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  1. #1

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    Printing scanned images problem...

    I have been trying to print scanned images of my photos onto bookmarks to be used as a "marketing" tool. The images are scanned at hi res; when I reduce them to the size needed (approx. 1+1/2 in. sq) with my chintzy photo software, they come out blurry.
    Any suggestions? Do they need to be re-scanned at lower res? (I'm hoping to avoid that).
    And is it appropriate to ask this somewhat digital question?

  2. #2
    Dave Parker's Avatar
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    No in this area, I would suggest you ask your question in the grey area at the least, at the most, there are several website dedicated to answering this exact question.

    Dave

  3. #3
    David A. Goldfarb's Avatar
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    I've moved this to the Gray Area.

    Try reducing in steps, 50% at a time, and resharpen (if your software has that facility) at each step. In PhotoShop I resharpen in decreasing increments as the image gets smaller, so it doesn't look oversharpened.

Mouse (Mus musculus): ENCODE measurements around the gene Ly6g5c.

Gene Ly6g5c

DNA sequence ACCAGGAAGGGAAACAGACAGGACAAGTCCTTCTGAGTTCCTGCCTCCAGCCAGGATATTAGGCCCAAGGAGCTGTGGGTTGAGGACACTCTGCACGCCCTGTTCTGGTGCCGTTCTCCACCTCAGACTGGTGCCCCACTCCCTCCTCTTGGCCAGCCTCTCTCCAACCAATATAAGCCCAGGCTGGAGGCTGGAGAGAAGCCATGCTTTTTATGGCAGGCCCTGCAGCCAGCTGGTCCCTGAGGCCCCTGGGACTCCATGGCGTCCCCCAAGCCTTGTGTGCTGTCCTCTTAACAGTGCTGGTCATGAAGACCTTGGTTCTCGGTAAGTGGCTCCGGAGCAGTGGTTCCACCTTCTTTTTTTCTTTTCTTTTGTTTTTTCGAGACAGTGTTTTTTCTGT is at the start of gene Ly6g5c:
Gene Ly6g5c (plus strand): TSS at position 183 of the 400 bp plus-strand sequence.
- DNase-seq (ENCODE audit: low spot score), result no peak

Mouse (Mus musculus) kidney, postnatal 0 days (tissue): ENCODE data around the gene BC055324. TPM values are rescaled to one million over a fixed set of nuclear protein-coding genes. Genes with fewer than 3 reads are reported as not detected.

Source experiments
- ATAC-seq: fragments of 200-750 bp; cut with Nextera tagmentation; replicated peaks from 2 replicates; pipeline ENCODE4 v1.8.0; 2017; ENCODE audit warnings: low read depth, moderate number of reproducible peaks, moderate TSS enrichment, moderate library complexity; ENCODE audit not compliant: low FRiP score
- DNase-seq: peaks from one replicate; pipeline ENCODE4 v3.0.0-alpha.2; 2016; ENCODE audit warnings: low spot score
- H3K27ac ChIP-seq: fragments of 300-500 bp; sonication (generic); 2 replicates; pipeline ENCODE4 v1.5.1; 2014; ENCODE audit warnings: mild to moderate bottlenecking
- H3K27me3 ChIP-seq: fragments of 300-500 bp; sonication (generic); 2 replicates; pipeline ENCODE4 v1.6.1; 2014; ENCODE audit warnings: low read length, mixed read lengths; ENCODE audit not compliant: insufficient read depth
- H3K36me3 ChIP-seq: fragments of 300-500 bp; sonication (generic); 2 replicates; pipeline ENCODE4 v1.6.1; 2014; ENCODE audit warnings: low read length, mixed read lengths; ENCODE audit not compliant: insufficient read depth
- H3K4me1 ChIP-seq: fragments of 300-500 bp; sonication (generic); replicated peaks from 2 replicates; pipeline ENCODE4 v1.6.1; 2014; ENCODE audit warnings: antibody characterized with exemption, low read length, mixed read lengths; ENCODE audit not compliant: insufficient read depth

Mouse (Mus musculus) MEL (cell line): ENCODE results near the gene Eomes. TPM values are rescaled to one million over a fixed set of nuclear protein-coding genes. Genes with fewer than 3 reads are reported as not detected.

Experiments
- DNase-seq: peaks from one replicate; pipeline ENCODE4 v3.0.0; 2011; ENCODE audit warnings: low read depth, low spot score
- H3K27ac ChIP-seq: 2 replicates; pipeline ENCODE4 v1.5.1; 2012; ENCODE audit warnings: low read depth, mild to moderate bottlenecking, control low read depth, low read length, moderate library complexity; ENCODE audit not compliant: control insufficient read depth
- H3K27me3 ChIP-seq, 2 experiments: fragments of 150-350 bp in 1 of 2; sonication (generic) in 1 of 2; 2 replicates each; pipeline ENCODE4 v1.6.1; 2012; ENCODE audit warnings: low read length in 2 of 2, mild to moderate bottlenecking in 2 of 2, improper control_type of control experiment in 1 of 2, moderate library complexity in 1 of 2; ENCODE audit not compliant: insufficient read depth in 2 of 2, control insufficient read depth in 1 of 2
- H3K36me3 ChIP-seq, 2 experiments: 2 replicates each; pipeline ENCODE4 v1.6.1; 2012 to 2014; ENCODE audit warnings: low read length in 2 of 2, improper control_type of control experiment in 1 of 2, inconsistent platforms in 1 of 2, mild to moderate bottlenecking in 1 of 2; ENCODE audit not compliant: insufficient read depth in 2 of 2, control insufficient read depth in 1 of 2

flickr--http://www.flickr.com/photos/davidagoldfarb/
    Photography (not as up to date as the flickr site)--http://www.davidagoldfarb.com/photo
    Academic (Slavic and Comparative Literature)--http://www.davidagoldfarb.com

  4. #4
    JBrunner's Avatar
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    An alternative, if your software doesn't support Mr. Goldfarb's method, is to scan at the size and resolution closest to your intended output. Not the best way, but probably better than the results you have been getting.

  5. #5
    Baxter Bradford's Avatar
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    Suggest that you resize the file to desired dimensions at 300ppi using "Bicubic sharper" option in photoshop, saving this as another file. You can do this in one stage. Then you may well need to apply some further Unsharp mask sharpening so that it looks crisp. This is referrred to as 'Output sharpening' and the amount depends on the output device being used (web, inkjet, lightjet etc). Google for Photokit sharpener to find out more details. But can be done without their plug-in. They suggest viewing at 50% to determine the appropriate amount. Beware of getting white halos if too much is applied.



 

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